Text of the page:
Buzz and butterflies 

For anyone who races in the Rolex Sydney Hobart Yacht Race for the first time, the build-up to the starter’s cannon fire and then the sail out through the Heads is one of the biggest thrills.

Written by Rupert Guinness/RSHYR media

25 December 2022


The Rolex Sydney Hobart Yacht Race has it all, plus some. There is the realisation that what is a dream is about to become real. Then the tension on the yachts, as skippers yell orders while navigating their boat through the mayhem for their best start position through a corridor of spectator boats, while all along television helicopters hover from the skies to capture all the action live. Finally, there is the buzz of those first minutes after the start as the bows of every boat steer for Sydney Heads.

The experience can quickly turn into a cocktail of emotion, managed well or not, in a fleet often numbering 100-plus.

The challenge is great, believes Stuart Broom, who this year will sail his 14th Hobart on the Adams 20, Helsal 3, that will start further back in the fleet of 109.


“It’s easy to get wound up and think you’re starting a two-hour race,” said Broom. “You’ve got to get a good start. You’ve just got to be clean and don’t get tangled up with other boats.

“We’re Division 3, so you start behind some other divisions and you’re sailing in a lot of peoples’ dirty air. You want to find yourself a lane where you’re getting some good air and not get too tangled up match racing; or sail a little further in clear air and get to the mark a little quicker, get a clear exit out the Harbour.”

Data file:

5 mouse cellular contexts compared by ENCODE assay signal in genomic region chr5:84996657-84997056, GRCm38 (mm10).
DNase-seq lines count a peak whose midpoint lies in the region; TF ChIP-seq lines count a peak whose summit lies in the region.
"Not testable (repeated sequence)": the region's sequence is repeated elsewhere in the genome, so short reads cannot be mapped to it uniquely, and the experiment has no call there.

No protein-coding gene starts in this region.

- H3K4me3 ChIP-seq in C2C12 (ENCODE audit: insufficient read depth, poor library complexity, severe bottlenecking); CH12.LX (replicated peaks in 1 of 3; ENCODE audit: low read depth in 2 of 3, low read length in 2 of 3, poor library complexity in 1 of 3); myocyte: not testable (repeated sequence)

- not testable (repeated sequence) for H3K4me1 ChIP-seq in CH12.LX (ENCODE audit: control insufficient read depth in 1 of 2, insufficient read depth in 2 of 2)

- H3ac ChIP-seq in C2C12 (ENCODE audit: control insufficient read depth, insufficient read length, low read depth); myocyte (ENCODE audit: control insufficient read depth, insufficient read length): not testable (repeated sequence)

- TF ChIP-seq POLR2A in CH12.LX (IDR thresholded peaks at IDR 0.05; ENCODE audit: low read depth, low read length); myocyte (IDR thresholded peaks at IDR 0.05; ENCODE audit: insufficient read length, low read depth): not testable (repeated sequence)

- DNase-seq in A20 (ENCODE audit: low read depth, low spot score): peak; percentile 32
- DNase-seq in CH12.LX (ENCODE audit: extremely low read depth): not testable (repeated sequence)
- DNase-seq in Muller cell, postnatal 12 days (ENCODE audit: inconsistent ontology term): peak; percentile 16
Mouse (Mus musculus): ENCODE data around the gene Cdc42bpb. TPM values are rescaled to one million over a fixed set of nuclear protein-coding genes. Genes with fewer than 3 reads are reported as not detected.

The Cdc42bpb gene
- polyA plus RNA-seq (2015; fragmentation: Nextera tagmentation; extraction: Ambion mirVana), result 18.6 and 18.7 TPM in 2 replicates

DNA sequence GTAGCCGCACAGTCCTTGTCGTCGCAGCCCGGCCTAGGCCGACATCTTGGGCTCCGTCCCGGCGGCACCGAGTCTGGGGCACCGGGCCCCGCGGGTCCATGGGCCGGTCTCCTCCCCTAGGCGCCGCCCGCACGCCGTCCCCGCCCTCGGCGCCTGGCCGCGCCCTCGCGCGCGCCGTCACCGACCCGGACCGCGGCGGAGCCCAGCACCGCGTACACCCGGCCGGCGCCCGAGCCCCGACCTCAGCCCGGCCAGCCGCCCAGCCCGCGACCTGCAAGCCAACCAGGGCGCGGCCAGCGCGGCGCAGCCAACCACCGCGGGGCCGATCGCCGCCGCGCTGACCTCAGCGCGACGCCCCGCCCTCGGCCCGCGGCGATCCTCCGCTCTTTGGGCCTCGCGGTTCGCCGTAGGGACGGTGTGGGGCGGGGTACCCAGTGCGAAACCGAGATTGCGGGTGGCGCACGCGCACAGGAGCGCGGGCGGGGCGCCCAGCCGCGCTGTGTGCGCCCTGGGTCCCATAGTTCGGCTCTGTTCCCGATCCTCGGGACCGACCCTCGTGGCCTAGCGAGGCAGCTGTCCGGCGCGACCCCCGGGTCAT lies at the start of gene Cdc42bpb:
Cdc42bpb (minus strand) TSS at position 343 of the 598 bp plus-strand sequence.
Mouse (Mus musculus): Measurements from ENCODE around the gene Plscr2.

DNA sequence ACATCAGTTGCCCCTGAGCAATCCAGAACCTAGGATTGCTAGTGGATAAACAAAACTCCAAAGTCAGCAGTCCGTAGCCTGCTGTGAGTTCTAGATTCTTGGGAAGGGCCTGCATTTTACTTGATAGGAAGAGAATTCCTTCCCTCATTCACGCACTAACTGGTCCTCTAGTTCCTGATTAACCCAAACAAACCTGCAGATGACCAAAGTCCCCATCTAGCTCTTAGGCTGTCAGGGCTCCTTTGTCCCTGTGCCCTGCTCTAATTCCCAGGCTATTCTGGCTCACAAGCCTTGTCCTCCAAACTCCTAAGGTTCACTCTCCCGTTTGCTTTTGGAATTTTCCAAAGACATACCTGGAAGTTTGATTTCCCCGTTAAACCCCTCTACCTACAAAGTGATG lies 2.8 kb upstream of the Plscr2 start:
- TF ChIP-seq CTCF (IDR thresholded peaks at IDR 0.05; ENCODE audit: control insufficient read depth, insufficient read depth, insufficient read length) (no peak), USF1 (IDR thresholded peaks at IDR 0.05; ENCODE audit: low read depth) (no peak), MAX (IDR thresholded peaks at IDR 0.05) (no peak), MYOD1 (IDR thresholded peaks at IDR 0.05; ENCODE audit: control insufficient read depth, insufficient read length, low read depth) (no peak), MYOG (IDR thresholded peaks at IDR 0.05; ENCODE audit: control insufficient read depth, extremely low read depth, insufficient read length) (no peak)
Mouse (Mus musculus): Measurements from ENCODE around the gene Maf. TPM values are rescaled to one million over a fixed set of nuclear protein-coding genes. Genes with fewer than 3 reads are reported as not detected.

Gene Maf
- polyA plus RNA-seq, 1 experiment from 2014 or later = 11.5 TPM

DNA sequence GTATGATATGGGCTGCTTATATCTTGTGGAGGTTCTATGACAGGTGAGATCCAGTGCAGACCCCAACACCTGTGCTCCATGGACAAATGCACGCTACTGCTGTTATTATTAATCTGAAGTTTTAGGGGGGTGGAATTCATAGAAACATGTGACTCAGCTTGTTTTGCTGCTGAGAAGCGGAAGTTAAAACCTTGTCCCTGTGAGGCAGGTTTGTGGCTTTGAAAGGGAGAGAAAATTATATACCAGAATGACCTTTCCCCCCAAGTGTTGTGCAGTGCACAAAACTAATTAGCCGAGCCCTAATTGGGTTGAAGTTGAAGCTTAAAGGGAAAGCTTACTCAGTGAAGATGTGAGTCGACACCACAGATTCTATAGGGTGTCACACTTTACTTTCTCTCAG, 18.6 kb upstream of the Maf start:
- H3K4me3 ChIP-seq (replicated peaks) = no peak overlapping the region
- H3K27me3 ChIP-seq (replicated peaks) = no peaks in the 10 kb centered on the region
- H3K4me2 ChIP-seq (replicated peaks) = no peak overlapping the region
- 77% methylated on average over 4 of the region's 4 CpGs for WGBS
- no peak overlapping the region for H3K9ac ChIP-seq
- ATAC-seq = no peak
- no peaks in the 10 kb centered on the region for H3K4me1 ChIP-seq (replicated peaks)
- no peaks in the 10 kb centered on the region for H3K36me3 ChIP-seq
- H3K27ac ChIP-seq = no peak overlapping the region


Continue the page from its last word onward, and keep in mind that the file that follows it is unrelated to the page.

For Thomas Cheney, navigator on the British entrant, the JPK 1180 Sunrise, this will be his first Rolex Sydney Hobart. But he has plenty of ocean racing experience, such as in the Rolex Fastnet Race which Sunrise won in 2021. He advocates sticking to honed processes.

“We normally try to approach these things as if it’s any other day,” Cheney said.

“The crew, probably six of us, have done the last four 600 [mile races] together. It’s quite a tight group. We’ll go through our normal process and try not to get crashed into at the start.

“You’ve just got to get clean out of Sydney Harbour. That’s where you’ve got the biggest risk of screwing up and probably the least reward; then get out the Heads and then foot down the road.”

Agoston Sipos, a member of the all-Hungarian crew on the Reichel/Pugh designed Marten 68, Cassiopeia 68, has been feeling the hype build this week as the Rolex Sydney Hobart nears.

“All this excitement [adds] a bit of pressure on the team leading up to the event,” he said. “On the morning of the regatta, we will be focused and stay on that one goal – to get off the start line, keep to the race and don’t forget to turn right when you get out of the Heads. But coming to Sydney as an outsider is a great experience. It’s very humbling to just walk through the docks.

“There are a lot of very fast boats. It looks like all the teams are better prepared.

“It’s great to mingle with them, share experiences, compare notes about what’s coming.”

The Rolex Sydney Hobart race starters this year are:

Starting cannon: Norm Hyett, who was on Ted Turner’s American Eagle (USA) when it won Line Honours in 1972.

5-minute gun: Richard Wilson, the son of Brin Wilson, the Kiwi owner of 1971 Overall winner Pathfinder (NZL)

10-minute gun: Noel Cornish, Immediate Past Commodore of the CYCA, who steered the CYCA through the difficult COVID-19 period.

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